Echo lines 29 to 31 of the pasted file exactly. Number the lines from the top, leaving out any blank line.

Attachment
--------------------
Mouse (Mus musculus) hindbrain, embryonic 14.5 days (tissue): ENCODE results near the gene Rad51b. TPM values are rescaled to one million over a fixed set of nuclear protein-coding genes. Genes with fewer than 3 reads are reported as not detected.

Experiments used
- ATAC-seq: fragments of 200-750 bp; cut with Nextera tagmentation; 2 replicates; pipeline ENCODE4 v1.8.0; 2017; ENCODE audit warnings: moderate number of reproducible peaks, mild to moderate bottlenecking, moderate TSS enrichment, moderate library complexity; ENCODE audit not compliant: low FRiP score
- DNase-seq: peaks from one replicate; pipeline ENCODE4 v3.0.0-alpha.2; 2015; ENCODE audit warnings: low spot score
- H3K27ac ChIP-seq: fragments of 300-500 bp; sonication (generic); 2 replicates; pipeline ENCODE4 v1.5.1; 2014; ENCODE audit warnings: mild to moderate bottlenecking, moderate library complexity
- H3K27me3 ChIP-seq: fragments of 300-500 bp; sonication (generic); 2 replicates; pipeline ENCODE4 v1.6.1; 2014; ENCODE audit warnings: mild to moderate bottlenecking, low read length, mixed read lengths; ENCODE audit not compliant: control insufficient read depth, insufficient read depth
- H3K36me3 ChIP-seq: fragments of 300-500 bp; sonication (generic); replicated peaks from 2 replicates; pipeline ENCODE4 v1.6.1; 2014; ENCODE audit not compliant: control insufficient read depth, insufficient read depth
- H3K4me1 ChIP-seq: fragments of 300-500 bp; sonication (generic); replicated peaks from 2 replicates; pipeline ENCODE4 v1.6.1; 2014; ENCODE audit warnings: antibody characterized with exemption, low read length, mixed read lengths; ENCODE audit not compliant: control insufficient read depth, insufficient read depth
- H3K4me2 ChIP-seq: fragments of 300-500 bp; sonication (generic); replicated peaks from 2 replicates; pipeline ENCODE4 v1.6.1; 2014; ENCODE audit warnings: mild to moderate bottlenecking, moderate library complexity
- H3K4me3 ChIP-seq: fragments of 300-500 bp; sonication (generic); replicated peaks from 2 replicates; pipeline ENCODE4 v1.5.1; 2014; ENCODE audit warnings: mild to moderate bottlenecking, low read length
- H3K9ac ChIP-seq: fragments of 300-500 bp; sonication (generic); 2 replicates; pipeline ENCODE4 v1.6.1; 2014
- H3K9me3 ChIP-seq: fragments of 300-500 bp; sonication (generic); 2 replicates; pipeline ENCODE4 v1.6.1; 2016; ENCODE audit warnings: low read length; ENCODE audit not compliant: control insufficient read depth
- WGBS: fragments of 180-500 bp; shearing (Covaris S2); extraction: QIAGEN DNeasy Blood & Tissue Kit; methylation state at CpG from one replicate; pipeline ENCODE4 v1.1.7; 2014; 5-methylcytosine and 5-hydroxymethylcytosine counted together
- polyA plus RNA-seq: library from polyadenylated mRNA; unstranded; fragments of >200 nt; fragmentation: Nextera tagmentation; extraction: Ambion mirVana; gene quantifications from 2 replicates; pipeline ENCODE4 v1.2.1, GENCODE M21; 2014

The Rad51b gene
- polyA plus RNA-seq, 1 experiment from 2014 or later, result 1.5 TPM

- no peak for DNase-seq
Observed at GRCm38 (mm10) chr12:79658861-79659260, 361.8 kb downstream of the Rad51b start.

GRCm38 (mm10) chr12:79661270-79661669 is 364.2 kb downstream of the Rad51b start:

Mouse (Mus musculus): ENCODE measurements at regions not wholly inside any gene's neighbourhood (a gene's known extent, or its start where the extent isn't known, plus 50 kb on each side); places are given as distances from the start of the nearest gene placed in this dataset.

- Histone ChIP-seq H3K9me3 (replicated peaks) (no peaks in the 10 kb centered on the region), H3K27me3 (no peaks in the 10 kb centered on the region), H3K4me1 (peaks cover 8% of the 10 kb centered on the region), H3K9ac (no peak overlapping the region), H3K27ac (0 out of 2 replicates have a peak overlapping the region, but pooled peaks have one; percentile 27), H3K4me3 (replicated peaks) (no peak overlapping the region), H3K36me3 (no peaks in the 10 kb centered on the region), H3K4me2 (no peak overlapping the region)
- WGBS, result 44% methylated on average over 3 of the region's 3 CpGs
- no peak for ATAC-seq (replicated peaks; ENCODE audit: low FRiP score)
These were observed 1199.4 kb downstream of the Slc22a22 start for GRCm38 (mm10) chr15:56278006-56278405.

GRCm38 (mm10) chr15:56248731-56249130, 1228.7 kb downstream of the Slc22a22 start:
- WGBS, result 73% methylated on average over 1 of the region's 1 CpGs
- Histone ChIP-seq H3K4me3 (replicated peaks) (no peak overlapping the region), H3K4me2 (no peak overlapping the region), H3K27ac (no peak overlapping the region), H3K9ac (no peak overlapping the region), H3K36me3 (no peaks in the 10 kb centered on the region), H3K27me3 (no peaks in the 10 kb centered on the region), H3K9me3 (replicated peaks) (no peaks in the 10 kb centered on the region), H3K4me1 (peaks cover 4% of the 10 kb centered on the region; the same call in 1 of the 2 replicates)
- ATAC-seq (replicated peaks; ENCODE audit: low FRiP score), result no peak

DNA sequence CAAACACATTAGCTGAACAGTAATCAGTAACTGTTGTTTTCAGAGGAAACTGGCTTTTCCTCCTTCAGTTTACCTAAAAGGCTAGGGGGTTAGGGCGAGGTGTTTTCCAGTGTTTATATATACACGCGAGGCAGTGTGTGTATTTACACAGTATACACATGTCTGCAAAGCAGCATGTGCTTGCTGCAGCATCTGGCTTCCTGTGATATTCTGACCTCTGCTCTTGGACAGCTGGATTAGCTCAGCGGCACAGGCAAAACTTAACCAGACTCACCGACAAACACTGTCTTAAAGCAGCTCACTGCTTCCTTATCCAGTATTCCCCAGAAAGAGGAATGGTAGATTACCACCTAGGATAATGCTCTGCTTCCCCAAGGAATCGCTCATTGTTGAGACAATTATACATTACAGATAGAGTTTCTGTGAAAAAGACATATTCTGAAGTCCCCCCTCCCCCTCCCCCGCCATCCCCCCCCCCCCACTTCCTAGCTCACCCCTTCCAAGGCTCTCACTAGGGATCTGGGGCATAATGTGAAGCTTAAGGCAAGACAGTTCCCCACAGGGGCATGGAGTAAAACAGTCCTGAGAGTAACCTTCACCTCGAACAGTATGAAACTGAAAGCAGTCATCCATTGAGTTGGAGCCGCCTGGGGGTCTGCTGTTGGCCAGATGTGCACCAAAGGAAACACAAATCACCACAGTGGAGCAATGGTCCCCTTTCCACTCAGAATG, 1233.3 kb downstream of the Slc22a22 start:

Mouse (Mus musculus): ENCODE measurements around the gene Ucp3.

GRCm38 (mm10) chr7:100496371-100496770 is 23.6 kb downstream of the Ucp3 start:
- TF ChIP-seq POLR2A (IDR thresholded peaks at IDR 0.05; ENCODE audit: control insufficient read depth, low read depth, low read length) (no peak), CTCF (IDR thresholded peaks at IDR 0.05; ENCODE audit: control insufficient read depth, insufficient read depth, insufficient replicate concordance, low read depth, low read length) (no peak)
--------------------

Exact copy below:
DNA sequence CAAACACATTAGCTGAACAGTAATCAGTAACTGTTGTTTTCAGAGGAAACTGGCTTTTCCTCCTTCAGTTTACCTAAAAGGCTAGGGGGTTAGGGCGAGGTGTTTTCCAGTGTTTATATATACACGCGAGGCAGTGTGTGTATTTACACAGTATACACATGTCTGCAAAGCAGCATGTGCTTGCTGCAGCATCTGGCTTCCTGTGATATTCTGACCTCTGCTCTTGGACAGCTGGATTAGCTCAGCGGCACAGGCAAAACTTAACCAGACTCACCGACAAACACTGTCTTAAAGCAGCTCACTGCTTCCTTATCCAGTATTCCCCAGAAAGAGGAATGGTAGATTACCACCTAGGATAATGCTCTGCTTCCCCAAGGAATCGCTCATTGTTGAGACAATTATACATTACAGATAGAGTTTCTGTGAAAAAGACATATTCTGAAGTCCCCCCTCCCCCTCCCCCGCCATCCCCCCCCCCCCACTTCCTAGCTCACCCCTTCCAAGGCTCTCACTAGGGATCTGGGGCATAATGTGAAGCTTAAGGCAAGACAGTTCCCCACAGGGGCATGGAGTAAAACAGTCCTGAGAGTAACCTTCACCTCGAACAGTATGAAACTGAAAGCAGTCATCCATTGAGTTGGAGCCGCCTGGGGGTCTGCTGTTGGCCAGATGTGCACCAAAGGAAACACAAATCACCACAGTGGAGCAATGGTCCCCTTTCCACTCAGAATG, 1233.3 kb downstream of the Slc22a22 start:

Mouse (Mus musculus): ENCODE measurements around the gene Ucp3.

GRCm38 (mm10) chr7:100496371-100496770 is 23.6 kb downstream of the Ucp3 start: